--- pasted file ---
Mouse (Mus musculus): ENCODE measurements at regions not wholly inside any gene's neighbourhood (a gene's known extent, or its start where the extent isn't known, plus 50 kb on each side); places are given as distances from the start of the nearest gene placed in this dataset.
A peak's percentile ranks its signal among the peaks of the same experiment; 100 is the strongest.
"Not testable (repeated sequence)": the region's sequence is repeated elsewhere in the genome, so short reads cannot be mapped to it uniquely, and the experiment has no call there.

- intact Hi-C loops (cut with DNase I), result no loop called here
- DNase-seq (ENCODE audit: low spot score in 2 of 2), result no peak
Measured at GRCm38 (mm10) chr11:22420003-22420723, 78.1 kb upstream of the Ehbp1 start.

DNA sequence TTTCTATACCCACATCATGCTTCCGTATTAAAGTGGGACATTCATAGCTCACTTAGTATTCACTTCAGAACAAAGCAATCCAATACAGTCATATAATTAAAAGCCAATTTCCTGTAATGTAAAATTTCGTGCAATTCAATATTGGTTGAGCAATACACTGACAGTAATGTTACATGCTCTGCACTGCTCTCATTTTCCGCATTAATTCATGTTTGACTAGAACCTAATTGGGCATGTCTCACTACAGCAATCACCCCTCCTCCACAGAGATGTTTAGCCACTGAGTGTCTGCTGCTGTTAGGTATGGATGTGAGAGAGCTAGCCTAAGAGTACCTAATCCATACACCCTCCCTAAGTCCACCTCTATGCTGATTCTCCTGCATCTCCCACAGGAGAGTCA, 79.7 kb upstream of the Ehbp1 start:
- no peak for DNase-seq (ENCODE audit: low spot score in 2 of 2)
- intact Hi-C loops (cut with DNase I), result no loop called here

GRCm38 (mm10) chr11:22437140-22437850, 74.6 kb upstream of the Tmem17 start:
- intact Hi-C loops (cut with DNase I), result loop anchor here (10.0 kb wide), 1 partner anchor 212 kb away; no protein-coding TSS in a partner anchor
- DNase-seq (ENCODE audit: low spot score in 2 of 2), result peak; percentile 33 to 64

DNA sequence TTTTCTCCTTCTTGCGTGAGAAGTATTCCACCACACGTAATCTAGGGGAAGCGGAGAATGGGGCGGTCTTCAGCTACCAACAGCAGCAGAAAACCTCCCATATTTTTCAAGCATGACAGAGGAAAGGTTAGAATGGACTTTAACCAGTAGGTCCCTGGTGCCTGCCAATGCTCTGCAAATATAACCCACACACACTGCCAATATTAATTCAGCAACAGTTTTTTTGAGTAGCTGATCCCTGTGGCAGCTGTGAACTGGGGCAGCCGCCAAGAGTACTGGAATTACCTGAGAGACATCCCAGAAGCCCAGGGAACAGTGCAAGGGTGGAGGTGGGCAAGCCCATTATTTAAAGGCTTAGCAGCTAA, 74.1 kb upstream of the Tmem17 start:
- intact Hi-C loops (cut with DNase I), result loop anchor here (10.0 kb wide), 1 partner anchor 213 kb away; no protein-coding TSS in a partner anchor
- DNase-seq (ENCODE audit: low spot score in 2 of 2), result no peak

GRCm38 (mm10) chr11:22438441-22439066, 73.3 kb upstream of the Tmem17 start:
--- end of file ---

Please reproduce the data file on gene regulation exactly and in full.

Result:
Mouse (Mus musculus): ENCODE measurements at regions not wholly inside any gene's neighbourhood (a gene's known extent, or its start where the extent isn't known, plus 50 kb on each side); places are given as distances from the start of the nearest gene placed in this dataset.
A peak's percentile ranks its signal among the peaks of the same experiment; 100 is the strongest.
"Not testable (repeated sequence)": the region's sequence is repeated elsewhere in the genome, so short reads cannot be mapped to it uniquely, and the experiment has no call there.

- intact Hi-C loops (cut with DNase I), result no loop called here
- DNase-seq (ENCODE audit: low spot score in 2 of 2), result no peak
Measured at GRCm38 (mm10) chr11:22420003-22420723, 78.1 kb upstream of the Ehbp1 start.

DNA sequence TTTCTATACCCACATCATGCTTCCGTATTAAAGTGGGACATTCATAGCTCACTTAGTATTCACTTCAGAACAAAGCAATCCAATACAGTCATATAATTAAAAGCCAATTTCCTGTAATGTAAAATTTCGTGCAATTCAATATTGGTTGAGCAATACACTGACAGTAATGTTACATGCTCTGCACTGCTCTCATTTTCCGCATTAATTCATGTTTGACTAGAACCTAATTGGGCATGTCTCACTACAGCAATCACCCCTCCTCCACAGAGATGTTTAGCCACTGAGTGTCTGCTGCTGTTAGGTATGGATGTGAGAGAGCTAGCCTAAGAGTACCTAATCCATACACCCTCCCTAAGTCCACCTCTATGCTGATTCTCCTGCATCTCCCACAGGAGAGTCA, 79.7 kb upstream of the Ehbp1 start:
- no peak for DNase-seq (ENCODE audit: low spot score in 2 of 2)
- intact Hi-C loops (cut with DNase I), result no loop called here

GRCm38 (mm10) chr11:22437140-22437850, 74.6 kb upstream of the Tmem17 start:
- intact Hi-C loops (cut with DNase I), result loop anchor here (10.0 kb wide), 1 partner anchor 212 kb away; no protein-coding TSS in a partner anchor
- DNase-seq (ENCODE audit: low spot score in 2 of 2), result peak; percentile 33 to 64

DNA sequence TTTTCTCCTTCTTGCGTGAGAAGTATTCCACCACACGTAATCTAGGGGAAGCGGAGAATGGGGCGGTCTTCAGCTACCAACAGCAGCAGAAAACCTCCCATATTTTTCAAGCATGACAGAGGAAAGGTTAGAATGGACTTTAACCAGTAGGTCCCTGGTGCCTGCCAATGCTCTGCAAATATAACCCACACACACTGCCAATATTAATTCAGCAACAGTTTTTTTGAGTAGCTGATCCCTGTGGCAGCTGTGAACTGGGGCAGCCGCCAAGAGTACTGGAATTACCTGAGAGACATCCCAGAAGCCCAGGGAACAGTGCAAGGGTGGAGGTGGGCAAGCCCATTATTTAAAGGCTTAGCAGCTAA, 74.1 kb upstream of the Tmem17 start:
- intact Hi-C loops (cut with DNase I), result loop anchor here (10.0 kb wide), 1 partner anchor 213 kb away; no protein-coding TSS in a partner anchor
- DNase-seq (ENCODE audit: low spot score in 2 of 2), result no peak

GRCm38 (mm10) chr11:22438441-22439066, 73.3 kb upstream of the Tmem17 start: